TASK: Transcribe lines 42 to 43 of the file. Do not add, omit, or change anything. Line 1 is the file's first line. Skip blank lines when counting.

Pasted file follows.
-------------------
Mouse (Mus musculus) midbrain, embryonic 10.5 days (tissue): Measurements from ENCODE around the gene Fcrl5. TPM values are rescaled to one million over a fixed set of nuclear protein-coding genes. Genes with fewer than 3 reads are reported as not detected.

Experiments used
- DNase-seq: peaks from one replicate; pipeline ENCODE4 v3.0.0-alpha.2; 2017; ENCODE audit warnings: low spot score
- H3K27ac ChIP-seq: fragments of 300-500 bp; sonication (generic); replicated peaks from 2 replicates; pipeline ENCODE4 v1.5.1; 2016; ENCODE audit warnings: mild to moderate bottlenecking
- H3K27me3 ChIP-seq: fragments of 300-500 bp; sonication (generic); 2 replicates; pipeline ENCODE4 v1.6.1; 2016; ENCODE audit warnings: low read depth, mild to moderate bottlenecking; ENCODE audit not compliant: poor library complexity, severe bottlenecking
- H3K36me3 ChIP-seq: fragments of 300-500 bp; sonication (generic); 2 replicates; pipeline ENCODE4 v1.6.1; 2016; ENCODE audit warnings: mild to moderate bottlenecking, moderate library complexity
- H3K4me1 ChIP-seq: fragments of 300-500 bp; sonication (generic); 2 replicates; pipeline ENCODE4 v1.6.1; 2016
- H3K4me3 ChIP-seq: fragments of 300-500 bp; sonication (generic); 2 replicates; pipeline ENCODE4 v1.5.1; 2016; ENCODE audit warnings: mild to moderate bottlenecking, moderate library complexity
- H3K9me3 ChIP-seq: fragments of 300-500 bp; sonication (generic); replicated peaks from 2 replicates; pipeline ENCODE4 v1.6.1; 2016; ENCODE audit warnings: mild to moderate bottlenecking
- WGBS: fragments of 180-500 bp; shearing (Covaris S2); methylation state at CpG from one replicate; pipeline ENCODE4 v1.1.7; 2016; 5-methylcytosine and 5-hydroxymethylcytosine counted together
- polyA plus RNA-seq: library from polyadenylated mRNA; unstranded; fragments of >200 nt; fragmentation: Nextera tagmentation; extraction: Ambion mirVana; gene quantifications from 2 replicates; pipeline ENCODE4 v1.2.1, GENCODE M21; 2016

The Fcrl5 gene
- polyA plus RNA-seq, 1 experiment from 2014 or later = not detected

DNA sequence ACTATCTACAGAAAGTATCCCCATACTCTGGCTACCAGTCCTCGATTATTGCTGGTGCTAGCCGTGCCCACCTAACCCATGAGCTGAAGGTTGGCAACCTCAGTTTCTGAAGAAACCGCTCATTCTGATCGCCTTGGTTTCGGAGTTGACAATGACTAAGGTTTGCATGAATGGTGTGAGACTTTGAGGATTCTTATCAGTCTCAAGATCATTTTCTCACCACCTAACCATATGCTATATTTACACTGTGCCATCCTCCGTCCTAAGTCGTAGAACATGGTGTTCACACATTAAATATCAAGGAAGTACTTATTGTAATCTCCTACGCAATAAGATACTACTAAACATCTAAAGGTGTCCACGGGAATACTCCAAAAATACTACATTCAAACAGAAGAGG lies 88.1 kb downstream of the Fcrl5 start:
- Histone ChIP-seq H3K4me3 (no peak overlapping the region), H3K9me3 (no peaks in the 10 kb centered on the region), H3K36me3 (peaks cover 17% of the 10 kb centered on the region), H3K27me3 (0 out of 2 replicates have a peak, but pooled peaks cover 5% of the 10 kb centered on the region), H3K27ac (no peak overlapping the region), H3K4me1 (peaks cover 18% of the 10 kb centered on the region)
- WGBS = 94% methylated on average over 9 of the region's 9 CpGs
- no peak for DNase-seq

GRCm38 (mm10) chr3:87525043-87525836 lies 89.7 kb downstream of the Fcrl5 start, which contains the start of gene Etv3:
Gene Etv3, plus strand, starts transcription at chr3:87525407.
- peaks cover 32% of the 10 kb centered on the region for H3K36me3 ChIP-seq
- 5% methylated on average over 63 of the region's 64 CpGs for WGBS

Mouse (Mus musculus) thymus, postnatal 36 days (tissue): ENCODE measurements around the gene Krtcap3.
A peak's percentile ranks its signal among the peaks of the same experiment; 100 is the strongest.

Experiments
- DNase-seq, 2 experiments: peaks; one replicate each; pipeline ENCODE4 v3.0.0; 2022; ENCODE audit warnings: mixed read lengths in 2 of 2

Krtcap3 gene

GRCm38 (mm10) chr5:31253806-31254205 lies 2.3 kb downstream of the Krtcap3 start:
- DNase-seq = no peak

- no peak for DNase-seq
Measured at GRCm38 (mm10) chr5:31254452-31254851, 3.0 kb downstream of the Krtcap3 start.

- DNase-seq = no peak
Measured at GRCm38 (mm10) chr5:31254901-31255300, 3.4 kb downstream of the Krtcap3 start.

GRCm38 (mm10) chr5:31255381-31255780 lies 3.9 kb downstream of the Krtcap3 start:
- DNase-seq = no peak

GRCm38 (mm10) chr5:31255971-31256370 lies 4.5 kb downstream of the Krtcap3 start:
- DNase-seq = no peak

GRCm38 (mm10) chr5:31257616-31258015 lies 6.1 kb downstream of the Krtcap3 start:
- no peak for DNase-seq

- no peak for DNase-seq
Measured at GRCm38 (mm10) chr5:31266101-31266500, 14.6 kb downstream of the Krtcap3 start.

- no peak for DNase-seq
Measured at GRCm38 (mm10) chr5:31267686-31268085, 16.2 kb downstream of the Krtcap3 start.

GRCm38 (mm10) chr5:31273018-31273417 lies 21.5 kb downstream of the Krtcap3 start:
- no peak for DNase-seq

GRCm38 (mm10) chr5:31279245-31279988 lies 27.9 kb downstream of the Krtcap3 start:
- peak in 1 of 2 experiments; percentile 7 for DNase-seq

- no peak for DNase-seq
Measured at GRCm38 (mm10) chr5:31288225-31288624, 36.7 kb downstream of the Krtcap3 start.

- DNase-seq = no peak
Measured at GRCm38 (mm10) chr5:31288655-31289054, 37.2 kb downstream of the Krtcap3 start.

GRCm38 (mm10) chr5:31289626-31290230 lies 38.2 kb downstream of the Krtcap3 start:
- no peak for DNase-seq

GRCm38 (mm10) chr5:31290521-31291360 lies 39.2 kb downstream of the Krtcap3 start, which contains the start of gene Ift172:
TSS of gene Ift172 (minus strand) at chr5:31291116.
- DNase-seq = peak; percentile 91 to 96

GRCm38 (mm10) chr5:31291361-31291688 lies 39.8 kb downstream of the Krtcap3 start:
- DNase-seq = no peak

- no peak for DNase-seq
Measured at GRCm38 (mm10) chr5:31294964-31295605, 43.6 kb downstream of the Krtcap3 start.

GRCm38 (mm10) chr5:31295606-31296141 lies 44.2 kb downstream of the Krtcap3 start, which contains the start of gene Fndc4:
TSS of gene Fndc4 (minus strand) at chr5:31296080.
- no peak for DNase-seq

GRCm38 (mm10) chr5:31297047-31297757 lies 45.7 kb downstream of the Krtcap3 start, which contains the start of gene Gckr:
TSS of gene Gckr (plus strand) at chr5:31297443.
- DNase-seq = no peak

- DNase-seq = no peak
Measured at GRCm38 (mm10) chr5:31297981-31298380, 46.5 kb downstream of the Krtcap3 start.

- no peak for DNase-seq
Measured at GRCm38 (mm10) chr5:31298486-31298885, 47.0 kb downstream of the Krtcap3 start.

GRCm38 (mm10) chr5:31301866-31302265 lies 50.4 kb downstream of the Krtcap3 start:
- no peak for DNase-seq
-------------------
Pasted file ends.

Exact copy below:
Measured at GRCm38 (mm10) chr5:31267686-31268085, 16.2 kb downstream of the Krtcap3 start.

GRCm38 (mm10) chr5:31273018-31273417 lies 21.5 kb downstream of the Krtcap3 start: